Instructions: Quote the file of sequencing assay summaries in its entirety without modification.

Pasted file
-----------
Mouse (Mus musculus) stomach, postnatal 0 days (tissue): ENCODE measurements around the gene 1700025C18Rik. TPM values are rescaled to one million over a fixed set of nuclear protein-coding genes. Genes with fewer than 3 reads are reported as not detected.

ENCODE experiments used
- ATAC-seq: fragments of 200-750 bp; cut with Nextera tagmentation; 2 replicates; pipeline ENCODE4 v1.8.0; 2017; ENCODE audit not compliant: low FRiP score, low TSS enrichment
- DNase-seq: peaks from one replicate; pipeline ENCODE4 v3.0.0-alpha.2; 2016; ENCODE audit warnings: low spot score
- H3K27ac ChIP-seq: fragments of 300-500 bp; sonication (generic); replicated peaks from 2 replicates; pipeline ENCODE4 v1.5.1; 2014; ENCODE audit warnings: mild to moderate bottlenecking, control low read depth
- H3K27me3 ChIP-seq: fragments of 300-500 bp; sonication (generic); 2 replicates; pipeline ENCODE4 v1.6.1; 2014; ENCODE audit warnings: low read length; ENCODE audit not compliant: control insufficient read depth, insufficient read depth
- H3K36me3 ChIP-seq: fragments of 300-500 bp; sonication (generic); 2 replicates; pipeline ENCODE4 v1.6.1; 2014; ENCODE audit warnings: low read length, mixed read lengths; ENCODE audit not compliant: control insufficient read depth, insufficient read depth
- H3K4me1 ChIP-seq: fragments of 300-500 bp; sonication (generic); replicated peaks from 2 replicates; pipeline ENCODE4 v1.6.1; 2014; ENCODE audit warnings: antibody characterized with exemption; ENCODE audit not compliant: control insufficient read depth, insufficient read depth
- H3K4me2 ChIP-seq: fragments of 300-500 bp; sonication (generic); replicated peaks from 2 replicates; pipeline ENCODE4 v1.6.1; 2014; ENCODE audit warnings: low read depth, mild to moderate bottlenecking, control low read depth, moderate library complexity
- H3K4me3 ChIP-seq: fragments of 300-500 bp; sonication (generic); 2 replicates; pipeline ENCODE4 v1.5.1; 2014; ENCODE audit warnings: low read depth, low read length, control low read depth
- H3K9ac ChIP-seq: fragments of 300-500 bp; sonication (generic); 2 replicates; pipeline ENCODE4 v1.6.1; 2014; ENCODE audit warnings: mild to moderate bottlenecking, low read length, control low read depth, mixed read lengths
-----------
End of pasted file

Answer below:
Mouse (Mus musculus) stomach, postnatal 0 days (tissue): ENCODE measurements around the gene 1700025C18Rik. TPM values are rescaled to one million over a fixed set of nuclear protein-coding genes. Genes with fewer than 3 reads are reported as not detected.

ENCODE experiments used
- ATAC-seq: fragments of 200-750 bp; cut with Nextera tagmentation; 2 replicates; pipeline ENCODE4 v1.8.0; 2017; ENCODE audit not compliant: low FRiP score, low TSS enrichment
- DNase-seq: peaks from one replicate; pipeline ENCODE4 v3.0.0-alpha.2; 2016; ENCODE audit warnings: low spot score
- H3K27ac ChIP-seq: fragments of 300-500 bp; sonication (generic); replicated peaks from 2 replicates; pipeline ENCODE4 v1.5.1; 2014; ENCODE audit warnings: mild to moderate bottlenecking, control low read depth
- H3K27me3 ChIP-seq: fragments of 300-500 bp; sonication (generic); 2 replicates; pipeline ENCODE4 v1.6.1; 2014; ENCODE audit warnings: low read length; ENCODE audit not compliant: control insufficient read depth, insufficient read depth
- H3K36me3 ChIP-seq: fragments of 300-500 bp; sonication (generic); 2 replicates; pipeline ENCODE4 v1.6.1; 2014; ENCODE audit warnings: low read length, mixed read lengths; ENCODE audit not compliant: control insufficient read depth, insufficient read depth
- H3K4me1 ChIP-seq: fragments of 300-500 bp; sonication (generic); replicated peaks from 2 replicates; pipeline ENCODE4 v1.6.1; 2014; ENCODE audit warnings: antibody characterized with exemption; ENCODE audit not compliant: control insufficient read depth, insufficient read depth
- H3K4me2 ChIP-seq: fragments of 300-500 bp; sonication (generic); replicated peaks from 2 replicates; pipeline ENCODE4 v1.6.1; 2014; ENCODE audit warnings: low read depth, mild to moderate bottlenecking, control low read depth, moderate library complexity
- H3K4me3 ChIP-seq: fragments of 300-500 bp; sonication (generic); 2 replicates; pipeline ENCODE4 v1.5.1; 2014; ENCODE audit warnings: low read depth, low read length, control low read depth
- H3K9ac ChIP-seq: fragments of 300-500 bp; sonication (generic); 2 replicates; pipeline ENCODE4 v1.6.1; 2014; ENCODE audit warnings: mild to moderate bottlenecking, low read length, control low read depth, mixed read lengths